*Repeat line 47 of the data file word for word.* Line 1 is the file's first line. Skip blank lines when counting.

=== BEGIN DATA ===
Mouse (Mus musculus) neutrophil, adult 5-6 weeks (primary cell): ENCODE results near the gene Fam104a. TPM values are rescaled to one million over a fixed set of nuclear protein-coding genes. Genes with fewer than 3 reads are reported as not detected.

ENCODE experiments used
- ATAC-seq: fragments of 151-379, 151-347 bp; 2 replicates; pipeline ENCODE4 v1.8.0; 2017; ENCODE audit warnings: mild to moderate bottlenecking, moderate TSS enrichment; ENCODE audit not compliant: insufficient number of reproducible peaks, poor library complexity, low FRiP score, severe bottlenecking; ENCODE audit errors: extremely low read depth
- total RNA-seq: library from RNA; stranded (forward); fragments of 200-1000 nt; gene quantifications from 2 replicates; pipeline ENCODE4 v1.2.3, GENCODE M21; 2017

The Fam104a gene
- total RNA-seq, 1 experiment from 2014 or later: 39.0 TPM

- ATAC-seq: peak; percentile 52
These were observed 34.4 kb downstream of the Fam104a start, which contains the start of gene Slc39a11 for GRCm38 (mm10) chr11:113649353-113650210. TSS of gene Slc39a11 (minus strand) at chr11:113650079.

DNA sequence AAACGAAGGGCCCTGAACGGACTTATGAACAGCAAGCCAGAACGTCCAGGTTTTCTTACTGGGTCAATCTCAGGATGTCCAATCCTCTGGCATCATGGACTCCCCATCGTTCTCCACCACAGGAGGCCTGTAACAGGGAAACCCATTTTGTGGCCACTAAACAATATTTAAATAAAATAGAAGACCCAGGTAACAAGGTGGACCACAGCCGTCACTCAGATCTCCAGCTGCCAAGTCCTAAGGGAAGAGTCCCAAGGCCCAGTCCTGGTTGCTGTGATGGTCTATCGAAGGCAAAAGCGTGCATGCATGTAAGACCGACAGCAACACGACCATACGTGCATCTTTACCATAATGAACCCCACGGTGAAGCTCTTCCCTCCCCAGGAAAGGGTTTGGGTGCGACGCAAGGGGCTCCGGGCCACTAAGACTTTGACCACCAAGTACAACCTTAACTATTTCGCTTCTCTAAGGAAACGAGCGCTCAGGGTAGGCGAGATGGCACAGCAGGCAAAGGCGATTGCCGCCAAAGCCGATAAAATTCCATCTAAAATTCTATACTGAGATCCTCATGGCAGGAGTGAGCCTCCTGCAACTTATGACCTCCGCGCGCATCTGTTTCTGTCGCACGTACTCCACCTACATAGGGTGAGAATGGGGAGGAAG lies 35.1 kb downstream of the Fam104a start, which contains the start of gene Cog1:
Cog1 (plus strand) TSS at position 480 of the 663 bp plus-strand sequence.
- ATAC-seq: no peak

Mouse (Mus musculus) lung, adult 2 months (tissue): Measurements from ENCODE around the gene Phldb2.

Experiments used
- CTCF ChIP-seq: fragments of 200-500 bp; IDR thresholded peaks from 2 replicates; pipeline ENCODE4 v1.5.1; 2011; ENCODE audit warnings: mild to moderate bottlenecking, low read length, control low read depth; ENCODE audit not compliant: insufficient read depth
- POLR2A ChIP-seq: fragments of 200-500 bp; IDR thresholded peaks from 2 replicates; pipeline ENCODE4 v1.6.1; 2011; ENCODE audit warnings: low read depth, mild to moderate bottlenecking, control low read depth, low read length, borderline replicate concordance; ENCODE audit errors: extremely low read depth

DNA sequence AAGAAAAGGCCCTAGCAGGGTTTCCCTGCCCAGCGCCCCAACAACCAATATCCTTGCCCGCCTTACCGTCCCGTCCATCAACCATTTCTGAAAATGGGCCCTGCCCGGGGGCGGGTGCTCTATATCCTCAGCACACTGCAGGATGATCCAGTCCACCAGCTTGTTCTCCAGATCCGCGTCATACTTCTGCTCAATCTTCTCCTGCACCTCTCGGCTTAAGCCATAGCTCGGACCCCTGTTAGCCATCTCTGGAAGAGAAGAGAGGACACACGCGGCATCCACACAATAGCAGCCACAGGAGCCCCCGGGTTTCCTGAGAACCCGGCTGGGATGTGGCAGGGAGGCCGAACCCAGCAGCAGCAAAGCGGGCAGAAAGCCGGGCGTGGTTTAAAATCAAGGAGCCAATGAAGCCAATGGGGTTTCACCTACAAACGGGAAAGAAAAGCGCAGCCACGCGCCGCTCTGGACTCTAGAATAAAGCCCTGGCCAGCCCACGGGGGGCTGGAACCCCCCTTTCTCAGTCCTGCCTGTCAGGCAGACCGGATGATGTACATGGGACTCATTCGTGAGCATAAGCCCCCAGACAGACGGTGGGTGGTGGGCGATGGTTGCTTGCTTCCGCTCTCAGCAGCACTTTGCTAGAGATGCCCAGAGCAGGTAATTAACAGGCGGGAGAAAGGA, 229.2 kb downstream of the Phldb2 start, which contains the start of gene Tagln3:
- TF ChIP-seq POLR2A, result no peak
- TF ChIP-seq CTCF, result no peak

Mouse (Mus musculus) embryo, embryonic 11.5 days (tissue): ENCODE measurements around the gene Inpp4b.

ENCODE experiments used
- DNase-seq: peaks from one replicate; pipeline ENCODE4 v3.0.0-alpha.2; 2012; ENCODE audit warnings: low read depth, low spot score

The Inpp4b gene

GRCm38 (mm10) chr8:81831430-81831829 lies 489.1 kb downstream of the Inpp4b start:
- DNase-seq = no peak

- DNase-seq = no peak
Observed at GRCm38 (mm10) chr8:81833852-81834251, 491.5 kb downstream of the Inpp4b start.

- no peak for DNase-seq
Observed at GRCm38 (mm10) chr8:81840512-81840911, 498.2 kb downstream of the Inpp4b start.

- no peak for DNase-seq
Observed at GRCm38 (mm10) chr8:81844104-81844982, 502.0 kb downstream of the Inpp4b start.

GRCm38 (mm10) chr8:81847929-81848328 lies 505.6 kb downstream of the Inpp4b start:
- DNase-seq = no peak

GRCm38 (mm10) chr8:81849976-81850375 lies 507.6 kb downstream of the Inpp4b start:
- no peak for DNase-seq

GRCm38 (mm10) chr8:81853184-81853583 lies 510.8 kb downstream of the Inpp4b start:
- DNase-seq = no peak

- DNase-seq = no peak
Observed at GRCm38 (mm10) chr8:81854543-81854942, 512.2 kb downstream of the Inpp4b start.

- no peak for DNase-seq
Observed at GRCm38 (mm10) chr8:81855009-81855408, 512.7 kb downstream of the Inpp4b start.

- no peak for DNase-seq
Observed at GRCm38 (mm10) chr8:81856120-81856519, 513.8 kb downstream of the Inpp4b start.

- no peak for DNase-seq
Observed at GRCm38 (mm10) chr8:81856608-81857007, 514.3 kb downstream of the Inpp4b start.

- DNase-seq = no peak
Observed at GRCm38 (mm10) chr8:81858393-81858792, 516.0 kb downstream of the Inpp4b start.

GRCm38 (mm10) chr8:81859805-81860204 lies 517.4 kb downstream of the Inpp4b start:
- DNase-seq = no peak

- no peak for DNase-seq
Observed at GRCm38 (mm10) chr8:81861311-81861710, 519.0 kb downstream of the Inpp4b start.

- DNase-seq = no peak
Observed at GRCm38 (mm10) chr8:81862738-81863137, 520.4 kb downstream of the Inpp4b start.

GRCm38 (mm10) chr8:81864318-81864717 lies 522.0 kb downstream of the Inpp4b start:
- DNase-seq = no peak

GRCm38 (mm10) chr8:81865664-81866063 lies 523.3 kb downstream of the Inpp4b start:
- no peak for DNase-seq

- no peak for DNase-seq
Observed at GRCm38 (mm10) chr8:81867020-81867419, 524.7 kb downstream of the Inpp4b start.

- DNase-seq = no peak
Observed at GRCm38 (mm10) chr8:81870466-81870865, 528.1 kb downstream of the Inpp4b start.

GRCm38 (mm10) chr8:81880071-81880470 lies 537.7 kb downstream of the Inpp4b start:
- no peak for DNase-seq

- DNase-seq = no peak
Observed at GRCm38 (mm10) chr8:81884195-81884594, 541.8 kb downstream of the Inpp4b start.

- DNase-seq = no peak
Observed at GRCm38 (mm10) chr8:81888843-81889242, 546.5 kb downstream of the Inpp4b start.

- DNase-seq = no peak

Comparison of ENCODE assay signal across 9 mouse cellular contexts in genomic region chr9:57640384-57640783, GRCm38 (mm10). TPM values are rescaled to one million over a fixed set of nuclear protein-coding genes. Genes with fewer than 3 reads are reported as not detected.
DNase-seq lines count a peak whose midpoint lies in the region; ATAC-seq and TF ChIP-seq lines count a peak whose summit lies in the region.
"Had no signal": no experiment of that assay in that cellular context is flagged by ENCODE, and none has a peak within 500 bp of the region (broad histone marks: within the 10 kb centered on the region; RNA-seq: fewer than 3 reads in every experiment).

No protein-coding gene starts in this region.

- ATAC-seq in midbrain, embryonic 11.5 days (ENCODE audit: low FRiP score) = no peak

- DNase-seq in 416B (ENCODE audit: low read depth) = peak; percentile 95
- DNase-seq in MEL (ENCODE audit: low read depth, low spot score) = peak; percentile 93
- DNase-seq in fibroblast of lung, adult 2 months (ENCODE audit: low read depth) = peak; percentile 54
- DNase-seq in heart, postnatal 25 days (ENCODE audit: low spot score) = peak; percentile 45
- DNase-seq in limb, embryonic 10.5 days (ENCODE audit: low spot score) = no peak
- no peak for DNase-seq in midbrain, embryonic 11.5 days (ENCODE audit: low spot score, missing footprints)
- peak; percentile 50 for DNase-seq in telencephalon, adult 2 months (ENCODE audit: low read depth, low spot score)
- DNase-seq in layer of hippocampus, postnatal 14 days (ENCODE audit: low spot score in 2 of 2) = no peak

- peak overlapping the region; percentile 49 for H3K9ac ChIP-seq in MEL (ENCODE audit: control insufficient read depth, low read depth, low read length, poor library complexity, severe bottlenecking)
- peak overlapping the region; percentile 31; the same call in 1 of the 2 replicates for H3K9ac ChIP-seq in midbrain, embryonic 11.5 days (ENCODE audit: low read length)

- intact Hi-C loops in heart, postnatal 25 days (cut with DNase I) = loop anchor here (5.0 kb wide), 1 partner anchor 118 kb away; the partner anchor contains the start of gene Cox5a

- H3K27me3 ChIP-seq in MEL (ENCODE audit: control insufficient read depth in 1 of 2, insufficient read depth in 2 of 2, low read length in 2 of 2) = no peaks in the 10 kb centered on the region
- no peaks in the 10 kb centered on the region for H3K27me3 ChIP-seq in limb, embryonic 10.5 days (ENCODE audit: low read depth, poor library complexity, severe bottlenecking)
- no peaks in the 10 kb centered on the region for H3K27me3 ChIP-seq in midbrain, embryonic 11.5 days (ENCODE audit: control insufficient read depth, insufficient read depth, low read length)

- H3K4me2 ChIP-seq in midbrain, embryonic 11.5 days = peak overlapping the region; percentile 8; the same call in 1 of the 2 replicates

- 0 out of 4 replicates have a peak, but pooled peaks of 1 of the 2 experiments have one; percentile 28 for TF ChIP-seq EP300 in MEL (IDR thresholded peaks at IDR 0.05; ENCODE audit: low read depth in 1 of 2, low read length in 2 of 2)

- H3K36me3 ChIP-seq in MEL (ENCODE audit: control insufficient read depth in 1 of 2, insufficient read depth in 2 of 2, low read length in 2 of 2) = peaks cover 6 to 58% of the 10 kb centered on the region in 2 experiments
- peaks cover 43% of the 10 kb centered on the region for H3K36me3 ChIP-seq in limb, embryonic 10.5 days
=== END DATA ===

GRCm38 (mm10) chr8:81859805-81860204 lies 517.4 kb downstream of the Inpp4b start: